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Artist - Jan Toorop

Jan Toorop

Groundbreaking artist Jan Toorop (1858-1928) was multi-racial (his father was Dutch and Indonesian and his mother was English and Chinese) well-traveled and quite worldly. He rubbed shoulders with—and influenced—many other artists via shared studio spaces, collectives and often just mere proximity and/or shared interests. Early on in his career he was part of a radical-in-its time Belgian collective called Les XX, which included Auguste Rodin. In 1892, he mounted the first exhibition of works by a still relatively unknown Vincent Van Gogh. In the waning days of the 19th century, he was the leader of a loose collective of artists (including Piet Mondrian!) who found inspiration in the light of the coastal Zeeland town where they all lived. His work also had a direct influence on Gustav Klimt, inspiring him to experiment with materials and subject matter as he refined his practice and style into a visual language that remains instantly recognizable (and influential) today.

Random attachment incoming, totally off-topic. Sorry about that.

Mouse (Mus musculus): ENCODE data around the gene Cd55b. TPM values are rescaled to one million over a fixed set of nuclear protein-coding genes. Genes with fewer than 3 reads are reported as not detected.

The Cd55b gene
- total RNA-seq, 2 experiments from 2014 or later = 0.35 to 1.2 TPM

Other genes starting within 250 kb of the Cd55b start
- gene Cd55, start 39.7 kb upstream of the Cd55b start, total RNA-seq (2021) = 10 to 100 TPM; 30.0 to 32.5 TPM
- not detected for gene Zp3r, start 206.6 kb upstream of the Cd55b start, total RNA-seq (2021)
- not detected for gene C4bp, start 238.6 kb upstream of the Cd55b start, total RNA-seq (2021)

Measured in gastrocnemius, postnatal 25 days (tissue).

Devoted to his craft, curious and unwilling to limit himself to any particular genre or subject, Toorop experimented with—and became highly accomplished in—many styles over the years: realism, impressionism and its many subgenres, pointillism and of course Art Nouveau, the latter being the style/era most evident with our fair witches. (This image was notably created prior to his conversion to Catholicism in 1905, at which time his focus shifted to religious works.) He made portraits of friends and loved ones, painted romantic landscapes, and also made many richly detailed and somewhat gloomy works that were ripe with symbolism and hints of terror. He also did commercial works, Poster for Delft Salad Oil (Salad Witches) being the most recognized, iconic and influential among them.